ANDRÉ Adolphe’s car drove itself to the casino.
The motor vehicle took him right up to the Gold Coast’s “Taj Mahal”, ending his personal five-year gambling recession.
He walked into the casino with $167 and came out with $800.
The Apostle Paul’s letter to the Romans where he speaks of the spiritual warfare that confounds the will to do good and evil could have easily been about André.
The Mauritian-born Catholic has spent most of his life as a compulsive gambler, but he also battled bipolar disorder for 50 years.
Living with bipolar, a mental health condition that causes manic and depressive mood swings, was, for André, like living out the Book of Romans.
“What I mean is that little switch that controls evil and good disappears,” André said.
In André’s case, the inclination towards sin overtook his desire to do good.
“If something didn’t go the way I saw it, I would just go berserk,” he said.
“The person that copped the most was my wife.
“I lost two good jobs because I told the boss that what I thought was right and what he was doing was wrong.”
Living with both bipolar disorder and a gambling addiction was, for André, a disastrous cocktail of evils.
“I was a cripple for more than 50 years,” he said.
André first tasted the gambling rush at 17 years of age, losing $2400 in one afternoon.
When his siblings decided to leave Mauritius in search of a new life in Australia, his mother, knowing about his addiction, gave him $20 to use on the entire seven-day boat trip.
“The thing that I remember the most, and that was 50 years ago, was I landed on Fremantle, and I didn’t have five cents to buy an ice cream,” André said. “I was broke.”
André managed to quell the addiction for the first six months of life in Australia.
He worked three jobs, but “for one reason or another” he reverted back to gambling.
“Even though I was young, the only thing I knew what to do was eat, drink and then gamble,” André said.
“You went to work, got the pay and gambled.”
He couldn’t even stop when he got married in 1972.
“What I was earning I spent; what (my wife) was earning I would spend also,” André said.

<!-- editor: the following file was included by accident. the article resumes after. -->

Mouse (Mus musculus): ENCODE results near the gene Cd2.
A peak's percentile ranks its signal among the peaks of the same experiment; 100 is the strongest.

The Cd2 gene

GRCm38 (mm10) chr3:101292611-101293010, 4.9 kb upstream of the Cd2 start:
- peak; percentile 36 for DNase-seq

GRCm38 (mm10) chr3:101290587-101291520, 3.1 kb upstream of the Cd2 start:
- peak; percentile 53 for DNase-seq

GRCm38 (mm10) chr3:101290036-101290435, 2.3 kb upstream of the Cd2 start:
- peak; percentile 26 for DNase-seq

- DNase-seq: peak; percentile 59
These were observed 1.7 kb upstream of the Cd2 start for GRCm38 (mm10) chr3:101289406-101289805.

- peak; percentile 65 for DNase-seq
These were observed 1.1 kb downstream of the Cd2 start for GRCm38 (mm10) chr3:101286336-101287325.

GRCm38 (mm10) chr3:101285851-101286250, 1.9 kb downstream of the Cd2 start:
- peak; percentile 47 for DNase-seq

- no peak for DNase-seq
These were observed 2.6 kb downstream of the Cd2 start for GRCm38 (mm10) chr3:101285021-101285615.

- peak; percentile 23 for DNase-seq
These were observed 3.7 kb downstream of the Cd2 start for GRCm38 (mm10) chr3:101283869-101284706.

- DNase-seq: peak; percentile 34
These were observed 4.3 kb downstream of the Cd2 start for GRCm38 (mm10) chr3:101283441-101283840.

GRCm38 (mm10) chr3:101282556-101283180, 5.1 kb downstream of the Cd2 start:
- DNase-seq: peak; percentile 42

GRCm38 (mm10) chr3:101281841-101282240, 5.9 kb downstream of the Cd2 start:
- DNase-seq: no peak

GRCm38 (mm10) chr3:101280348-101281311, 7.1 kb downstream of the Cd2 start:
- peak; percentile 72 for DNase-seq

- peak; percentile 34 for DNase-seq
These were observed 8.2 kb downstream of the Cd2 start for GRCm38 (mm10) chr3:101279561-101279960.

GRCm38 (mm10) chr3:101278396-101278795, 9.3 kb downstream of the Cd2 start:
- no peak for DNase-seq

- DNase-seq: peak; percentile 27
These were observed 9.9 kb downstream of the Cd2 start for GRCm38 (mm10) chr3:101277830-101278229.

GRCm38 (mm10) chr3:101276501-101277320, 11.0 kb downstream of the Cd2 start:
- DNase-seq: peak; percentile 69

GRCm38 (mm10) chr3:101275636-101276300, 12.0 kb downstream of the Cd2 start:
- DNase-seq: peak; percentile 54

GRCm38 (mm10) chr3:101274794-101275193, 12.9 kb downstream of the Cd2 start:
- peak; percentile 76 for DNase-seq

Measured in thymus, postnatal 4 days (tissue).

His wife suggested André join Gamblers Anonymous in 1976, and he attended meetings “until recently”.
But because of his bipolar tendency to have manic, obsessive episodes, it was impossible to make any real progress on his addiction.
In 2005, on a “very cold morning at about 2 or 3am” André made the long walk home from the casino after spending up every available dollar in his bank.
“I left the casino and I only had $19 to my name,” André, who by now had worked for 35 years, said.
“I went to bed that morning and I didn’t want to get up the next day.
“I was in such a state, saying ‘You’ve got nothing. You’ve worked. Here you are, desperate, worthless’.”
In the dark, André heard a distinctive phrase: “Love is the answer”.
A Catholic from birth, André believed the message he heard was divine – but it took nearly 12 years for him to understand the fullness of that message.
In August last year, André was invited to assist on a mission promoting the Divine Mercy devotion to parishes across Australia.
The 67-year-old admits he knew little about Divine Mercy, thinking it was only “a picture”.
Trekking across the coast in a custom-made Divine Mercy campervan, plastered with images of the Divine Mercy, André was about to find out that “a picture” had deeper significance.
André had made a deal with God on the trip – to help him develop strategies to manage his bipolar disorder.
His trip, which included daily Mass and constant prayer, coincided with the tour of renowned French retreat leader Fr Jacques Phillipe, from the Community of the Beatitudes.
“I got a real insight when I bought three of his books,” André said.
“It really went to the core of my problem; my problem was not having peace.
“With bipolar you don’t want to do the things that are good for you.
“It was the guilt you were carrying, doing so many things wrong.”
André started going to confession regularly, laying the burden of his mental illness inside the confessional.
It took several sessions in the confessional before André said he received the grace to forgive himself.
“It was after reading these books that the Lord told me that whatever I had done, all the money I had lost, all these awful things, that was forgiven, that I didn’t have to carry that guilt,” he said.
“It’s like I had a 200-pound bag that I was carrying was being lifted from me.”
André said the ability to forgive himself gave him the grace to forgive others and accept them for who they were, something he could not do while suffering from bipolar.
“I had a choice to carry on that same way of wanting to control, to be the control freak but I didn’t because the grace was there,” he said.
A major breakthrough came during a 10-day retreat at Penrose Park, NSW, in what he considers his miraculous cure of bipolar disorder.
“If you close your eyes, it’s dark; now if you open it you can see,” André said.
“I could sense that the darkness, that inability to choose properly, had changed.
“Now through the Holy Spirit I could choose rightly.
“Now I could see.”
André said since the retreat, he had not had to take any medication for his bipolar disorder.
“I don’t take any tablets, but my tablet is going to my Mass as regularly as possible because when I am at Mass it is the living Lord that I am receiving, feeding me,” he said.
“The Lord is doing more than the tablets.”
As Catholics across the globe celebrate the feast of Divine Mercy today, André will be handing out fridge magnets of the iconic image to help others receive God’s infinite mercy.
“Pope John Paul repeatedly has written and has spoken about the need for us to return to the mercy of God as the answer to the specific problems of our time,” André said.
“God’s love is the answer.”